Studies of people in public spaces show that we may be more social today, despite hypotheses about technology pulling us apart. The Street Life Project in the 1960s and 70s photographed and filmed people in places, such as Bryant Park in New York City, to track how they sat, stood, and interacted with others. At the time, the goal was part of a city planning effort to improve public spaces.
Between 2008 and 2010, a University of Pennsylvania research team continued this work by filming people outside the Metropolitan Museum of Art. They coded 38 hours of footage based on sex, group size, loitering behavior, and phone use. The team found only 3% of adults on cell phones. As lead researcher Keith Hampton says,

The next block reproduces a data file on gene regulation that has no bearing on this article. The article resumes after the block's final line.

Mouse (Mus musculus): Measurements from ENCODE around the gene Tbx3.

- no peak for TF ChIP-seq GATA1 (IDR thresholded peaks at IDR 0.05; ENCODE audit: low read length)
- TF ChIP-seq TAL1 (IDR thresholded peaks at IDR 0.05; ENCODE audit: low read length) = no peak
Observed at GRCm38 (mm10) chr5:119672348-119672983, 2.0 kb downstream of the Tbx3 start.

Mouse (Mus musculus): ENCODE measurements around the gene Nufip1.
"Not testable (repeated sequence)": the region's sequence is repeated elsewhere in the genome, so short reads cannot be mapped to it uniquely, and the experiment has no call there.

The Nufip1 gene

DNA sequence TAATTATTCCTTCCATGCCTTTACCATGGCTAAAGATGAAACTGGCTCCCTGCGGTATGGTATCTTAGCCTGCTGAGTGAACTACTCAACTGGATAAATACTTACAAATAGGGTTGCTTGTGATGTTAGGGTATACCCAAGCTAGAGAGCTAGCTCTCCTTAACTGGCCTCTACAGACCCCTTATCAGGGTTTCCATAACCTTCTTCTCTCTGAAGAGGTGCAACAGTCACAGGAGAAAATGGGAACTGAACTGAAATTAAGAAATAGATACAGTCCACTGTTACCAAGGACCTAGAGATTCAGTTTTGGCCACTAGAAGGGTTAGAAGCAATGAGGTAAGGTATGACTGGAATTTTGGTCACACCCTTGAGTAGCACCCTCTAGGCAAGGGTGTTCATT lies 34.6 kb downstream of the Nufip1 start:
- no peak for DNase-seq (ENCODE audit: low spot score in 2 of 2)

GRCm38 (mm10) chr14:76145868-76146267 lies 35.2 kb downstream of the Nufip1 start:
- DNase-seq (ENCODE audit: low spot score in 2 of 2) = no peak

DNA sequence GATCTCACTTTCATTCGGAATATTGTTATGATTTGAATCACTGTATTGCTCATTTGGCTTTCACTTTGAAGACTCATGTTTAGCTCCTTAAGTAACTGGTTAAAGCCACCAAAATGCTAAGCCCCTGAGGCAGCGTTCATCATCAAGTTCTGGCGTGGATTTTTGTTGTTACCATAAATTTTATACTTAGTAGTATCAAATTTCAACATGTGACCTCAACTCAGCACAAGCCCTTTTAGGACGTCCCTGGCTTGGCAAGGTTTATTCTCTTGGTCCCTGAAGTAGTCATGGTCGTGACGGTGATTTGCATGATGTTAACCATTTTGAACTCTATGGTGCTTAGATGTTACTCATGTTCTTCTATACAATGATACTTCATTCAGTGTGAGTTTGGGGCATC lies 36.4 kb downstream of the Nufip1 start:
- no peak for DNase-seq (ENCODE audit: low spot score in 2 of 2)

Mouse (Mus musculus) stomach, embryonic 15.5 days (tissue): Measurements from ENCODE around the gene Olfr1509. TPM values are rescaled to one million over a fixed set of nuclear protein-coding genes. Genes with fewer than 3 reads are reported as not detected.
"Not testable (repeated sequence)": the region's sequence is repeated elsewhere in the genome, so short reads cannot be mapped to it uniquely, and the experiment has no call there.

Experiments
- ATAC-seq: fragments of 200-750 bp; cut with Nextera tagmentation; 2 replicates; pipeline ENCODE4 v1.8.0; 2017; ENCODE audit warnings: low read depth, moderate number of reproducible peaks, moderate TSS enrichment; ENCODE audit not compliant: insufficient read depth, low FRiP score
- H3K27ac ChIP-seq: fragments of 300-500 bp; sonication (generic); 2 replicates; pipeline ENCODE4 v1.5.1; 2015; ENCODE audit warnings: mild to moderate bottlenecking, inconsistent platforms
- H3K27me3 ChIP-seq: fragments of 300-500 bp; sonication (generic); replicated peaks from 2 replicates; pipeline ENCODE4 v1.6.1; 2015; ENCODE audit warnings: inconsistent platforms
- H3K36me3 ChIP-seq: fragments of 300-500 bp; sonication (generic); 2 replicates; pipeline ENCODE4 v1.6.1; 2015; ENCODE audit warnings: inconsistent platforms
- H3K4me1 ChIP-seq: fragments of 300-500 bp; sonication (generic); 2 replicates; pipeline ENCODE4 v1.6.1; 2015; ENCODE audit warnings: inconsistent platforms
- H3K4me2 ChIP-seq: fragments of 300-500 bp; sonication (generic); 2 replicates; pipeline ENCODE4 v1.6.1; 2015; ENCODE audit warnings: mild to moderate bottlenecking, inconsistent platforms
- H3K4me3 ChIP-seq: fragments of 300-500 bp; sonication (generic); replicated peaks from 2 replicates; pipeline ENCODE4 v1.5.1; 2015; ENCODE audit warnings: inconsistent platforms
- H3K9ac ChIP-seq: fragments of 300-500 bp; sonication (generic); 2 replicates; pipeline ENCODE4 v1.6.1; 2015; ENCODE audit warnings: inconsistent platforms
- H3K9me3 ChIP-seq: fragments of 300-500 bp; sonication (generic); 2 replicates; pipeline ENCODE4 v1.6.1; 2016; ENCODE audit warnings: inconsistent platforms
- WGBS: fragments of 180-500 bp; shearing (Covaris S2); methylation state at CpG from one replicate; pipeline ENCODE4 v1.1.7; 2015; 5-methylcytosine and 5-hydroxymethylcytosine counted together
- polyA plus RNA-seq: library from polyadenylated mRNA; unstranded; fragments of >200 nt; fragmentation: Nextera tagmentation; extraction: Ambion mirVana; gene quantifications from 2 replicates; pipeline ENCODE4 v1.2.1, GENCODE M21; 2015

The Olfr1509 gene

"In the busiest public spaces, where there are a lot of groups, like this kind of public space, it's like 3 percent. Three percent. I can't even see someone on a cellphone right now, but yet how many times have you seen a story that says,'People on cellphones in public spaces is rude, it's creating all sorts of problems, people are walking into traffic.' I mean, we really have a strong sense that it's everywhere."
Hampton's research also found that people weren't talking to avoid contact with people but rather to kill time waiting for someone; the people on phones were alone. Twenty-four percent of people were alone on the steps, compared to 32% in the 1970s studies of the same spot. These findings support Hampton's other work about whether technology has made us more alone.
A New York Times Magazine piece provides a still of the work:
- What's your view of these findings? In what ways do they surprise you-or not?
- What are some possible limitations of the study in drawing conclusions about how technology has affected us?
- The research also found that women are out in public today more than they were 40 years ago. What could explain this shift?
- In what ways has technology made you either more social or more alone?